For Stroke Prevention, A New Alternative To Warfarin

Aug 10, 2011

A common form of irregular heartbeat called atrial fibrillation can cause blood clots, putting people at increased risk of stroke. The anticoagulant drug warfarin is used to reduce that risk, but since people respond to it very differently, it requires careful monitoring to avoid the risk of heavy bleeding. Now, researchers say a new drug called rivaroxaban looks to be as good as warfarin in preventing strokes.

About 2.3 million people in the United States have atrial fibrillation, so drug manufacturers have been eager to come up with oral anti-clotting drugs to replace warfarin — drugs that don't require blood tests and frequent fiddling with doses.

Rivaroxaban, one of those new drugs, is just as good as warfarin at reducing the risk of stroke, according to a new study published online in the New England Journal of Medicine. That study followed 14,264 patients who took either rivaroxaban (brand name Xarelto) or warfarin (sold as Coumadin and other brand names). None of the study participants knew which drug they were given.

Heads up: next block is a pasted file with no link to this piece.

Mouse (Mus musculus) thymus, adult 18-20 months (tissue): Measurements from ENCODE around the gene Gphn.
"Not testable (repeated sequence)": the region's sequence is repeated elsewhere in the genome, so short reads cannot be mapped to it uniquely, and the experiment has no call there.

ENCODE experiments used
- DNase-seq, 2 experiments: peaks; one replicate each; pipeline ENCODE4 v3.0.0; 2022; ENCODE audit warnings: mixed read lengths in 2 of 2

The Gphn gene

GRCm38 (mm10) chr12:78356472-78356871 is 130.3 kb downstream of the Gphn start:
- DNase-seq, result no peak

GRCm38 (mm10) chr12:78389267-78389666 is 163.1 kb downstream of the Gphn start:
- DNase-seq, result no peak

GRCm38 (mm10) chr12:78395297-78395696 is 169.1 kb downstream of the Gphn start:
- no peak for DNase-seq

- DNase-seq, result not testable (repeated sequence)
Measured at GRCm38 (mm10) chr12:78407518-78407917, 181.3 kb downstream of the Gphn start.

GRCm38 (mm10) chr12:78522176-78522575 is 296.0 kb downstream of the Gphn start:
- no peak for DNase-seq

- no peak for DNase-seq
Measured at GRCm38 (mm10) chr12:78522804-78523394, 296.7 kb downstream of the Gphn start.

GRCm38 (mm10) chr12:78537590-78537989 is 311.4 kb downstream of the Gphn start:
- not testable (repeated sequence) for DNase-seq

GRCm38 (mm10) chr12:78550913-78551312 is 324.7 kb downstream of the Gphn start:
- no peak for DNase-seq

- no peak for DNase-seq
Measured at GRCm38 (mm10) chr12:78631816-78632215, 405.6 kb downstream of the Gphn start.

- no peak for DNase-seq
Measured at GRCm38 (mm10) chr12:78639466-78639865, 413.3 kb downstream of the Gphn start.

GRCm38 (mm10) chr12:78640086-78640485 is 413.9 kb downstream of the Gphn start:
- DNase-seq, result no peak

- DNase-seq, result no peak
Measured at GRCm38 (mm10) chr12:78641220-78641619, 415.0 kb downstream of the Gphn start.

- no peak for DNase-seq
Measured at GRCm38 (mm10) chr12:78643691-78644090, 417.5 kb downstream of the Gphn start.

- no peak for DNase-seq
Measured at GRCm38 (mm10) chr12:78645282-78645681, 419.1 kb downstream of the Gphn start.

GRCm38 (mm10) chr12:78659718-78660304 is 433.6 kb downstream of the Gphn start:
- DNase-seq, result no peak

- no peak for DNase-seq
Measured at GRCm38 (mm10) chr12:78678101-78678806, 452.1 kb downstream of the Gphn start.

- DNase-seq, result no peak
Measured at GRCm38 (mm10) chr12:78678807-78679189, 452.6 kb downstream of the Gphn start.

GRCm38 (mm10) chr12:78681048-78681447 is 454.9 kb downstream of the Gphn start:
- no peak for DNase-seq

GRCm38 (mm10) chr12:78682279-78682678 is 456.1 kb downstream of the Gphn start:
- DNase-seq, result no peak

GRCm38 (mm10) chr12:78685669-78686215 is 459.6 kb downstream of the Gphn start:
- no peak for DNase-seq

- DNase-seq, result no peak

The study actually called rivaroxaban "noninferior" to warfarin, a double negative that must have made executives at Johnson & Johnson, parent of rivaroxaban, want to weep. That term reflects the fact that the researchers had a hard time comparing it directly to warfarin, partly because the people taking warfarin were able to maintain good levels of the drug in their blood just a little more than half the time.

The study also found that rivaroxaban didn't pose a greater risk of serious bleeding than did warfarin. And for some types of bleeding, rivaroxaban performed better. Johnson & Johnson and Bayer, which both make rivaroxaban, funded the study.

Last month the Food and Drug Administration approved rivaroxaban to prevent clots in patients having knee or hip replacement surgery. And last year, the agency approved another new anti-clotting drug, dabigatran (sold as Pradaxa). Both drugs are clearly aimed at the big market for anti-stroke drugs in people with atrial fibrillation, though they aren't yet approved for that. Stay tuned.

Although Pradaxa is pricey, running about $8 a day compared to $1 for warfarin, the new drugs may end up being easier to take, because they shouldn't require the close monitoring with blood tests that's now required with warfarin. But to date, it's not clear how much rivaroxaban will cost and whether it will be more affordable.

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